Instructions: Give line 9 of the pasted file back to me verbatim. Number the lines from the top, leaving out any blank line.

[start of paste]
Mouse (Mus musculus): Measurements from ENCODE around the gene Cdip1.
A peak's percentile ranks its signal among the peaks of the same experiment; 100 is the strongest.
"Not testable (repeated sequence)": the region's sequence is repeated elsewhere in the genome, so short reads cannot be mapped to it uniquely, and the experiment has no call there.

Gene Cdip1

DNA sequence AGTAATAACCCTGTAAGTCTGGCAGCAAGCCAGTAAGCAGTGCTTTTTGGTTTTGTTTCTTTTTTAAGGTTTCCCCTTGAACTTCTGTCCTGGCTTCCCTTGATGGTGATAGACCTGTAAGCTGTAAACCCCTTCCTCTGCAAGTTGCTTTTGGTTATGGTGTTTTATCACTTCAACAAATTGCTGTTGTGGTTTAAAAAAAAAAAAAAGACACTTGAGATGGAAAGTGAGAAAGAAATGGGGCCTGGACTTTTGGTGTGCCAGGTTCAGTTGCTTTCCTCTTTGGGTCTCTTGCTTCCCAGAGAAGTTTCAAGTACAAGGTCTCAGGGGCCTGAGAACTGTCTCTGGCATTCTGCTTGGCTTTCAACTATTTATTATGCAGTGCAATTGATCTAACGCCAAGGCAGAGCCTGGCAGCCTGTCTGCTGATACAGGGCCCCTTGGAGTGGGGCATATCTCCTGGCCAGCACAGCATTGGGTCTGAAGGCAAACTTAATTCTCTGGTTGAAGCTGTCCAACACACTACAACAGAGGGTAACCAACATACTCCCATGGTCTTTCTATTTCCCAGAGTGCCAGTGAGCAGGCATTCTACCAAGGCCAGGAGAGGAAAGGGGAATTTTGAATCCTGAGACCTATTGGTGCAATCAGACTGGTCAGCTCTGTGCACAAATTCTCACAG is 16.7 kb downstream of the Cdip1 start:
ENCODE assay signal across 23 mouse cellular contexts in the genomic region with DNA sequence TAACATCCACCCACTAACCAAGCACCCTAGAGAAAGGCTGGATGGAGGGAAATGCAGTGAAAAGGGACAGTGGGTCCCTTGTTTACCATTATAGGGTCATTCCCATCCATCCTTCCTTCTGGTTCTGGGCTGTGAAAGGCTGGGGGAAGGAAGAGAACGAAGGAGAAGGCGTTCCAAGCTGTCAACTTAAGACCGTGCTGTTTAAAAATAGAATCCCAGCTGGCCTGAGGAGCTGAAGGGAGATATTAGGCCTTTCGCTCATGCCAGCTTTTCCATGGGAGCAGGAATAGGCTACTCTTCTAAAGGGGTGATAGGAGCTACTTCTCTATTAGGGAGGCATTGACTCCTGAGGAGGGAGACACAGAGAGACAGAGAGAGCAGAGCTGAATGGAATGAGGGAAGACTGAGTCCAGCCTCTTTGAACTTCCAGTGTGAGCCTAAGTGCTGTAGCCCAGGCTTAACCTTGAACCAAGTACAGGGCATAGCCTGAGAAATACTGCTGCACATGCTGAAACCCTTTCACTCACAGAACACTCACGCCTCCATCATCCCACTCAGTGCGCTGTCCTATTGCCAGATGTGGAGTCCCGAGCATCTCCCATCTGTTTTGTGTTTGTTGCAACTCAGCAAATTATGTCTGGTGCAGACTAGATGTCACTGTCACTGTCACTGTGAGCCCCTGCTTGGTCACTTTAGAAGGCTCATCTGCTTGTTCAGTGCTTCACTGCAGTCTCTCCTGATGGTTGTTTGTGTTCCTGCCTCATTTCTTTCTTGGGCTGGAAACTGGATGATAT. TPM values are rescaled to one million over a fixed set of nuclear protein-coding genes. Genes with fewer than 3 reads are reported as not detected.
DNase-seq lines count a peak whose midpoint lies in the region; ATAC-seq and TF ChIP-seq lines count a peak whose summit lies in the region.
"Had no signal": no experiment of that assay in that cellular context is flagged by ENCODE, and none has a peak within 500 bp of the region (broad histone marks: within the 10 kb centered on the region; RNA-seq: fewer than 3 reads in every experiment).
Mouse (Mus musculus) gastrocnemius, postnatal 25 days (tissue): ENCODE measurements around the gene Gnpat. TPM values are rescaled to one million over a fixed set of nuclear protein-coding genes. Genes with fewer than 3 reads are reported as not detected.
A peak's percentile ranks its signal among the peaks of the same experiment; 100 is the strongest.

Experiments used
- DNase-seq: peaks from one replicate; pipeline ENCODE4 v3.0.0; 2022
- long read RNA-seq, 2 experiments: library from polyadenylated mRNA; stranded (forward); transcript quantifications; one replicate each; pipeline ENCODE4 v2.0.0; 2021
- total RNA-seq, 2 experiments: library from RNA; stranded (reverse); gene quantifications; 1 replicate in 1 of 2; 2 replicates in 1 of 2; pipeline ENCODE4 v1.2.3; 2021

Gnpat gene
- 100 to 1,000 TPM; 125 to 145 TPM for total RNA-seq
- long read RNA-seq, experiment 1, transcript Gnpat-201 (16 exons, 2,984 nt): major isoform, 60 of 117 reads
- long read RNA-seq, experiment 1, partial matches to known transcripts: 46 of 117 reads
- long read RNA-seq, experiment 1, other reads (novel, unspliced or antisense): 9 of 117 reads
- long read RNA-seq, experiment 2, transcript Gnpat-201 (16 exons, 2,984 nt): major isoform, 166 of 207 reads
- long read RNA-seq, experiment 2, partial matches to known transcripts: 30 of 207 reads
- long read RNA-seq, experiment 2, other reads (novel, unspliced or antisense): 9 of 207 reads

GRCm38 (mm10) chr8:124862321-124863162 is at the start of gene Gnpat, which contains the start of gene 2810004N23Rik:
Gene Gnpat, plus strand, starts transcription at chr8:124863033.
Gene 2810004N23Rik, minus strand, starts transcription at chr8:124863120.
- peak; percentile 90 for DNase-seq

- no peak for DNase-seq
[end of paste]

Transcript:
Mouse (Mus musculus) gastrocnemius, postnatal 25 days (tissue): ENCODE measurements around the gene Gnpat. TPM values are rescaled to one million over a fixed set of nuclear protein-coding genes. Genes with fewer than 3 reads are reported as not detected.